Study: Digital learning may not be the answer to liberal arts institutions’ woes

This adapted content originally appeared on February 1, 2018 in Education Dive, by Associate Editor Shalina Chatlani

The appeal of online education as an addition to the traditional brick-and-mortar classroom setting is gaining steam throughout the industry, but figures showing the unstable state of online student retention indicates that merely just investing in online courses may not be the right approach.

Michael Horowitz, president of the TCS Education System, a nonprofit group of colleges where the backbone organization handles economies of scale for partner institutions, including investment in online professional degree programs, spoke with Education Dive this week about how to decide whether it’s the right time to develop a digital learning presence. He explained it’s important to consider context and invest slowly.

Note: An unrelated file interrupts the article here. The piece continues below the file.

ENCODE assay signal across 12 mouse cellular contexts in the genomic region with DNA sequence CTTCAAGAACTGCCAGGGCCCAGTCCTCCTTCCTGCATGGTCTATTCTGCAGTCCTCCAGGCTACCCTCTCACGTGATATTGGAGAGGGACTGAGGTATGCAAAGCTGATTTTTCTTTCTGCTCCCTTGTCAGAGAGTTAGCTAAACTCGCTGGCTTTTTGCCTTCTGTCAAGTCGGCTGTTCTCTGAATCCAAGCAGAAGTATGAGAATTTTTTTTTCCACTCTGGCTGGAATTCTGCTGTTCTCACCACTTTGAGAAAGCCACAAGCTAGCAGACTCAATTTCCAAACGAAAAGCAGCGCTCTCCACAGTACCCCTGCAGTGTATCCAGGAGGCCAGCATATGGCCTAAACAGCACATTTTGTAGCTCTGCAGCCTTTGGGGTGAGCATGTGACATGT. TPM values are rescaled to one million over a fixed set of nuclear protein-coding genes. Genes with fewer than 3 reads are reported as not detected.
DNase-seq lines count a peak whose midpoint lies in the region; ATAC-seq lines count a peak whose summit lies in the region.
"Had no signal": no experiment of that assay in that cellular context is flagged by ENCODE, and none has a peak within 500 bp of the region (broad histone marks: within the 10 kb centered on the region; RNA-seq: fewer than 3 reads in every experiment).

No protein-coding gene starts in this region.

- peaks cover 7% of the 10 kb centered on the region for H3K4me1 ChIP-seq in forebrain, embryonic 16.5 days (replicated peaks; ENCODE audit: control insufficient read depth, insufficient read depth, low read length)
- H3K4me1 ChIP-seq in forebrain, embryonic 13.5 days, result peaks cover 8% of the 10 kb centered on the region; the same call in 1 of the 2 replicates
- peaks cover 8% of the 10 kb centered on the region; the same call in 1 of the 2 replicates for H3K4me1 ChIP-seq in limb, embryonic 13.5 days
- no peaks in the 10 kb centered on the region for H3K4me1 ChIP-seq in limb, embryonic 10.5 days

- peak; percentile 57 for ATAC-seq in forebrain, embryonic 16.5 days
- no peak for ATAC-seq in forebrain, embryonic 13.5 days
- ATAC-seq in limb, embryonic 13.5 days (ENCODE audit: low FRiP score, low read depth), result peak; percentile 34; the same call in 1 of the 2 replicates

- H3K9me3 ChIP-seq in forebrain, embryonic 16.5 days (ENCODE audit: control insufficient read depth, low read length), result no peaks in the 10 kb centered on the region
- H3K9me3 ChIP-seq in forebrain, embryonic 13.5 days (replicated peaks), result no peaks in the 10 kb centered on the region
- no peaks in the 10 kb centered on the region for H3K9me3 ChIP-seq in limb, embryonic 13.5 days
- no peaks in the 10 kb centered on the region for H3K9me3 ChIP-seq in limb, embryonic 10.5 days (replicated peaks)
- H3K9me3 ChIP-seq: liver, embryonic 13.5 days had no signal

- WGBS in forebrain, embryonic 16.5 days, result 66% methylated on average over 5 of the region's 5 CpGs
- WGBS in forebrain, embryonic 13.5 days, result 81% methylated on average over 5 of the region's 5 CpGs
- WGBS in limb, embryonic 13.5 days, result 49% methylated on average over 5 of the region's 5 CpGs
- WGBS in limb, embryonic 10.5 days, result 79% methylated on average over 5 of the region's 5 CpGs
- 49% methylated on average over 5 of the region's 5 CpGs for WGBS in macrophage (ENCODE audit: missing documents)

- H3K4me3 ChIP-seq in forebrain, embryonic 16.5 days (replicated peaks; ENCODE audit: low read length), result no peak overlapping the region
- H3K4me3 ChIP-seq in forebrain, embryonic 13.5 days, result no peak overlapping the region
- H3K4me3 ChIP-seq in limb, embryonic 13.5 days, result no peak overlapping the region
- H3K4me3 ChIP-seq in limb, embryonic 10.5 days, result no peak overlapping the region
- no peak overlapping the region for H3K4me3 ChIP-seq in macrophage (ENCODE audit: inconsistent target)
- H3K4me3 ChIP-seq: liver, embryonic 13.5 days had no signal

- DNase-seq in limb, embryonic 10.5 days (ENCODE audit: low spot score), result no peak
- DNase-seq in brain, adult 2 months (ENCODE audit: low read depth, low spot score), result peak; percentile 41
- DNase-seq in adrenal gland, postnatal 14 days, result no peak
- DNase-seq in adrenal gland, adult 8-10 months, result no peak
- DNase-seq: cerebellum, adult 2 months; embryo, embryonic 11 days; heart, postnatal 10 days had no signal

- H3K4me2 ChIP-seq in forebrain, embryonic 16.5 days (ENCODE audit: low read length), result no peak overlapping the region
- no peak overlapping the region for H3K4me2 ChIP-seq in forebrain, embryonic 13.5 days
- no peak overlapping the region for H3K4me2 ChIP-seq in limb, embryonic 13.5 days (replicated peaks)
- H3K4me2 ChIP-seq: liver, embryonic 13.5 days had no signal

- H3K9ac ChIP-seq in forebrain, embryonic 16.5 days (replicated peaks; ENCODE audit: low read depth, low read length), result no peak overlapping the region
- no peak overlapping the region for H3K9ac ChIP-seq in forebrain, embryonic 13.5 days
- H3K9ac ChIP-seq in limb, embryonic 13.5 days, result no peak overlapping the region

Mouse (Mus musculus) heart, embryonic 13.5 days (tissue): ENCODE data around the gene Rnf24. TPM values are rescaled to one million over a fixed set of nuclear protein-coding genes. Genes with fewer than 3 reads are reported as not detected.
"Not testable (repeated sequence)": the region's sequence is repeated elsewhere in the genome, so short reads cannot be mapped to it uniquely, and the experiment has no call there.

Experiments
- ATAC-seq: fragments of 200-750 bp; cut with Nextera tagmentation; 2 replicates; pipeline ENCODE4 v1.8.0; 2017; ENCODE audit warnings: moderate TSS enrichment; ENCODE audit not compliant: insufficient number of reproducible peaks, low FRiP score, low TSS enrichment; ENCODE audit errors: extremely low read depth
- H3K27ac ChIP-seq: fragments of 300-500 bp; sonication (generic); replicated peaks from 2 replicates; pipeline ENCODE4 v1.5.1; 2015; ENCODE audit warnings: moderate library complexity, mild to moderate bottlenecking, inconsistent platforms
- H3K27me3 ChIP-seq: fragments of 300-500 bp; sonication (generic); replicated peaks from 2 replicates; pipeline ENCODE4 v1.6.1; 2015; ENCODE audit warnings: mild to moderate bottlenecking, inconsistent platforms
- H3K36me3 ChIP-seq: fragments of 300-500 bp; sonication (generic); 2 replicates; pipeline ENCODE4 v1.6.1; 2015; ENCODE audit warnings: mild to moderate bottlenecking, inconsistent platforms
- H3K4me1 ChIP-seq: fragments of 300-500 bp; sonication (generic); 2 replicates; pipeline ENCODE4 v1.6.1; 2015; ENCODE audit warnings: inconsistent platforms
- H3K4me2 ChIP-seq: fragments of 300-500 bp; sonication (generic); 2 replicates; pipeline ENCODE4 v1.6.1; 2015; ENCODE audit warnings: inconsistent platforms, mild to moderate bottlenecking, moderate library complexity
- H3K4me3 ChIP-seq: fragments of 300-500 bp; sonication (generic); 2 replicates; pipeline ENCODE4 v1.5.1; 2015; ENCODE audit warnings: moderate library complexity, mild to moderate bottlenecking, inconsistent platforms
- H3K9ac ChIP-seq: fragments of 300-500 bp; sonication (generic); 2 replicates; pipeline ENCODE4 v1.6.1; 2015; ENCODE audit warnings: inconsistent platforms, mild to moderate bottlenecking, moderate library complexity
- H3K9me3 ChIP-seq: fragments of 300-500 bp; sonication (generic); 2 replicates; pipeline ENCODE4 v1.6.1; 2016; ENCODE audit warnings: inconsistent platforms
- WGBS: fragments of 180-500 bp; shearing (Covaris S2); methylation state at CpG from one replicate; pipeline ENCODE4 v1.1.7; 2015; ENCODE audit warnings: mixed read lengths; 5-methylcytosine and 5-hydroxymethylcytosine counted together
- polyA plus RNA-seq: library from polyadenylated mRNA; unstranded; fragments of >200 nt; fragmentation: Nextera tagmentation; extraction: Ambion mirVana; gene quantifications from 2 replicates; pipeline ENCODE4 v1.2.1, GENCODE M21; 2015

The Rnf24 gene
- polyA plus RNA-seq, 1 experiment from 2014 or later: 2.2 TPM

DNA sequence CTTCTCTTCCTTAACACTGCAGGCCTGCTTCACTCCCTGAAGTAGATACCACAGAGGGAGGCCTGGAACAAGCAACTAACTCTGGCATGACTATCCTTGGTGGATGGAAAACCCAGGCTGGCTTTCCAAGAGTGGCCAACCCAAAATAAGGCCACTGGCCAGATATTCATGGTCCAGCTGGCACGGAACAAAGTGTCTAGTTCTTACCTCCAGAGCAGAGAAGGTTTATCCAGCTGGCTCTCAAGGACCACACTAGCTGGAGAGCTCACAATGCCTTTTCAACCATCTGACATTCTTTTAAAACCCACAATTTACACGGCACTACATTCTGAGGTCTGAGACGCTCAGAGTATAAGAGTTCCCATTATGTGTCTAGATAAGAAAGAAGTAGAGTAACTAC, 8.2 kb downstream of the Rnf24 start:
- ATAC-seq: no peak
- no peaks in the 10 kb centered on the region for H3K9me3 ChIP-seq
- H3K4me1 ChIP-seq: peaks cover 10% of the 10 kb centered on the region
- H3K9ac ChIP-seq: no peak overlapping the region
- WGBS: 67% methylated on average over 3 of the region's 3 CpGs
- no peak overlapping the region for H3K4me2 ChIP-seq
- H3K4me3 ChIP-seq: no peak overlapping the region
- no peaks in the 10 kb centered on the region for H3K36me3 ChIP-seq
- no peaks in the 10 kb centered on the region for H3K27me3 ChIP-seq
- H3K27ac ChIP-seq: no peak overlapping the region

“The online component is supposed to be additive to the quality of instruction. In our approach, online is organic and layered in. We first and foremost ask, ‘Do the students want this?” said Horowitz.

“The Chicago School, in our system, is [opening a location in] Dallas, for example,” he said. “They are going to figure out what the local community wants. What’s the format the students want? Do they want all ground? Do they want to come at night?”

“When it comes to our students, they are in their 30s,” he continued. “They are committed and they know what they want and are more receptive to online.”

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